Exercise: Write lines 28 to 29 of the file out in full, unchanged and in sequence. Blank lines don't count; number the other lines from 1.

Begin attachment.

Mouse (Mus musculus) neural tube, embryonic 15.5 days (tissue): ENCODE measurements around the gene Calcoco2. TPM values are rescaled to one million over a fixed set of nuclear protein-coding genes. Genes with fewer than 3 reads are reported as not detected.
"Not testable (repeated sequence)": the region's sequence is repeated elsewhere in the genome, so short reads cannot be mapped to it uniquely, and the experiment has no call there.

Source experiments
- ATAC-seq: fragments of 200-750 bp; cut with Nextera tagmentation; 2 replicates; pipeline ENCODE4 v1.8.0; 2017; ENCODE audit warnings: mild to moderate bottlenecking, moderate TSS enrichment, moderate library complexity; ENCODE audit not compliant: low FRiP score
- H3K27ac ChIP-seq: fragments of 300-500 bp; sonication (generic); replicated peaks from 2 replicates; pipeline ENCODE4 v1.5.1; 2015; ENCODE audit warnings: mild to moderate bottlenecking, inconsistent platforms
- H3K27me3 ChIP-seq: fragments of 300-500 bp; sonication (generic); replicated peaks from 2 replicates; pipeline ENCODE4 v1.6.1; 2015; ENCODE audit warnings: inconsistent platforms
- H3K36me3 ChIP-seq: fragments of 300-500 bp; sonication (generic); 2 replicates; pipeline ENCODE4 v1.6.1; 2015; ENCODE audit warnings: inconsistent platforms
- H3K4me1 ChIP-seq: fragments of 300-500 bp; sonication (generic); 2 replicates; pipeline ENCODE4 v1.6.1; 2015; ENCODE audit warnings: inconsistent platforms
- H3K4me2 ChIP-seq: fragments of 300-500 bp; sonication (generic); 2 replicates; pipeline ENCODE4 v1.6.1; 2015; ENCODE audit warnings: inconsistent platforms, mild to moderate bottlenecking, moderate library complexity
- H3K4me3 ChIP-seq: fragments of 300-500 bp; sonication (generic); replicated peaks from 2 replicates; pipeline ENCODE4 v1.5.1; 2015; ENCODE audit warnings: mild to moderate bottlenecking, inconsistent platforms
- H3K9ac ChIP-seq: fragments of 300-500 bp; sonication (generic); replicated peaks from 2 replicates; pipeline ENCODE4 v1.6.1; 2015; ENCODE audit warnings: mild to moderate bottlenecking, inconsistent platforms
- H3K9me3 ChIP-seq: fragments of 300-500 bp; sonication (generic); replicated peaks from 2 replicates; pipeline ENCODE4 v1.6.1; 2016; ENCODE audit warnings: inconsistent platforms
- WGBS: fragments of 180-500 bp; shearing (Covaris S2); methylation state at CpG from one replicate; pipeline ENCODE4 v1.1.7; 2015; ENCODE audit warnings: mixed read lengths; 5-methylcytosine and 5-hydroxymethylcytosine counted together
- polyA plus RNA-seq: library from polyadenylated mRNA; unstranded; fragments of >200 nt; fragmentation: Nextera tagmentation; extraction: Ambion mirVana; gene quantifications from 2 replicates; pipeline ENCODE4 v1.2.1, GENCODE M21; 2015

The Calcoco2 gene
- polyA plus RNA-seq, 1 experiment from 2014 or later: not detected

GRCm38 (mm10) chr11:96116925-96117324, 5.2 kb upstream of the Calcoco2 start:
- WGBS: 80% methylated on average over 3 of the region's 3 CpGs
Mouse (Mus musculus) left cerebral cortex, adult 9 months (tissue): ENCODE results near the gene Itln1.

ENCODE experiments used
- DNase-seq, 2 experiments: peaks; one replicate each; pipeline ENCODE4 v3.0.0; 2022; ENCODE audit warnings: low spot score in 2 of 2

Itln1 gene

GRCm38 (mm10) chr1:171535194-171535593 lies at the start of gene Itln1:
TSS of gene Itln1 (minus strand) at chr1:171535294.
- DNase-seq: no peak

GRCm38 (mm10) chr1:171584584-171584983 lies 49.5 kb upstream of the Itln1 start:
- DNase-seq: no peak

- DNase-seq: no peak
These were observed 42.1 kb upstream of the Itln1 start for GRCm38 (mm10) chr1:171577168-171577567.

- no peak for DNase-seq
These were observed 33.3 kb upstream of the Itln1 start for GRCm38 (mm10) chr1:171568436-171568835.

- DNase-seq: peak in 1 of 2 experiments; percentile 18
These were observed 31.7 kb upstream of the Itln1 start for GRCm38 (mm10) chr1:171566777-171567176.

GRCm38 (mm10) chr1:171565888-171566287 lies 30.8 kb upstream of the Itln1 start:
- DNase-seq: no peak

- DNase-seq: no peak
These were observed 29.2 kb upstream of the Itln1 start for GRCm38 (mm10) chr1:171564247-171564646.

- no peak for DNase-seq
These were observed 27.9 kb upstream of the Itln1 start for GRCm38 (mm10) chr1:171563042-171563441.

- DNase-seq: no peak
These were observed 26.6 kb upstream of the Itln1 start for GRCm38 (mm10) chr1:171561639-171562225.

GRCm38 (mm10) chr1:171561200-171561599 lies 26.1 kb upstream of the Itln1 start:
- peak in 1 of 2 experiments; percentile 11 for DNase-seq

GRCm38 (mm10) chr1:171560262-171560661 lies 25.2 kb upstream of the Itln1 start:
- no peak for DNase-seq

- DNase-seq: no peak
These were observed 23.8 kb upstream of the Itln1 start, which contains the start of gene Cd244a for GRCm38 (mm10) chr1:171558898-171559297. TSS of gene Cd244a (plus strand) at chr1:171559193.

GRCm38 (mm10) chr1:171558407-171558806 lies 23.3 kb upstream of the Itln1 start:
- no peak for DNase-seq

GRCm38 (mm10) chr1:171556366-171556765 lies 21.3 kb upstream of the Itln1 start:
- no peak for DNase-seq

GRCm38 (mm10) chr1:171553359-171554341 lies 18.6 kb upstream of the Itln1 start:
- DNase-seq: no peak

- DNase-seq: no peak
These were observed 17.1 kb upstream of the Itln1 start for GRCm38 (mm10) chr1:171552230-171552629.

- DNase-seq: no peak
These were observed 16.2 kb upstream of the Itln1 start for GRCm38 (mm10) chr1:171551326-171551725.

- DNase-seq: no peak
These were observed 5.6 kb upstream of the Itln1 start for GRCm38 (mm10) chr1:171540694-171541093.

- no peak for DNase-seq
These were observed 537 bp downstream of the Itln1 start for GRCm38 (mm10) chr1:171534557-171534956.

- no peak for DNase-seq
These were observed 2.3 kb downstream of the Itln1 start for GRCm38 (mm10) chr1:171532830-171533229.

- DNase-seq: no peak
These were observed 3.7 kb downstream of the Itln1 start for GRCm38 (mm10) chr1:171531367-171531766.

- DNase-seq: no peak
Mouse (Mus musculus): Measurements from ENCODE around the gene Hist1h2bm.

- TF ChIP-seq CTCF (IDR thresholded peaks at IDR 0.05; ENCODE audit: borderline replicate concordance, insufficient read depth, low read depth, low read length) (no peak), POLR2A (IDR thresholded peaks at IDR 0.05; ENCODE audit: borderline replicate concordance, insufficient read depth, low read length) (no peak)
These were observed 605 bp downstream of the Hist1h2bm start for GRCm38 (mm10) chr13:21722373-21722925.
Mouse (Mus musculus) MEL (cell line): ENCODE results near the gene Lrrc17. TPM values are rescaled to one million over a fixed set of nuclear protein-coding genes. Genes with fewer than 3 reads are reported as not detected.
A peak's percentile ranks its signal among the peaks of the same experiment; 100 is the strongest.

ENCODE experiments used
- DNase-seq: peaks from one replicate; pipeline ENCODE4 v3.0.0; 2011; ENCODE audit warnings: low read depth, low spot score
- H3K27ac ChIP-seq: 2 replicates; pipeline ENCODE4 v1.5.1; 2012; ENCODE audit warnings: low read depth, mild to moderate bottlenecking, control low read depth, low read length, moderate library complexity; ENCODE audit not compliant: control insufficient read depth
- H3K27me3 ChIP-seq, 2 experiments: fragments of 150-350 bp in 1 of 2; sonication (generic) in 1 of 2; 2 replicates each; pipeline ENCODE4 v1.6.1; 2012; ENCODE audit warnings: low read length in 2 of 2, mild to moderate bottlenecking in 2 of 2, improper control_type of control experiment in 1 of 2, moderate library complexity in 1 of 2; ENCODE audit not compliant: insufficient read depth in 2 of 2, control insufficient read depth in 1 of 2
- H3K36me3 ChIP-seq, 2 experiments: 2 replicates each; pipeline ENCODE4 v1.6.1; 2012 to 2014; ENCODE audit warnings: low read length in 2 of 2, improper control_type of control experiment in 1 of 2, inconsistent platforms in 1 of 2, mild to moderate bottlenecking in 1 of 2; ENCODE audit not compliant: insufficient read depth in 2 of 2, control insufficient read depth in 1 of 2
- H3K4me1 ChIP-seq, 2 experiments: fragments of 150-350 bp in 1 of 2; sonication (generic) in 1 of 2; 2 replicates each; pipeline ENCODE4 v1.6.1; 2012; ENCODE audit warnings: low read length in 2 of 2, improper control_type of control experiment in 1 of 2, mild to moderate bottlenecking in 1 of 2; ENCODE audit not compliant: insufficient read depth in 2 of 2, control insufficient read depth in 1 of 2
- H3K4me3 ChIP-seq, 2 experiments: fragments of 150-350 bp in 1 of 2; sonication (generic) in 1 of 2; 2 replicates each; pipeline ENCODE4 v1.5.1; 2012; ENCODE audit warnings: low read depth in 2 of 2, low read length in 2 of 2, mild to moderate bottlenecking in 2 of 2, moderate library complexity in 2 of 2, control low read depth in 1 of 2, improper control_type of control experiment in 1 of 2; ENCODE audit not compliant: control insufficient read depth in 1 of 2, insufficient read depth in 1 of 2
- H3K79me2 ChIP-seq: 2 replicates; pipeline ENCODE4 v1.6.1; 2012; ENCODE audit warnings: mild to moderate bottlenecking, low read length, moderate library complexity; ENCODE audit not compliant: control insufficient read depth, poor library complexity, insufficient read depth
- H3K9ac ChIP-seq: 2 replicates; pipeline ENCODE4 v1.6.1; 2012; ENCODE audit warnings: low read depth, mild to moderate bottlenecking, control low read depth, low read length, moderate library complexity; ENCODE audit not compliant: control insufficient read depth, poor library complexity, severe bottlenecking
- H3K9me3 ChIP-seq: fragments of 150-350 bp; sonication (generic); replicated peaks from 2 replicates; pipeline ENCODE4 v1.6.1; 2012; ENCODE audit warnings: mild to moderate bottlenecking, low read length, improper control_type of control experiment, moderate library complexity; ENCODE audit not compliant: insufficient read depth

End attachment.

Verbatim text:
- DNase-seq: no peak
These were observed 42.1 kb upstream of the Itln1 start for GRCm38 (mm10) chr1:171577168-171577567.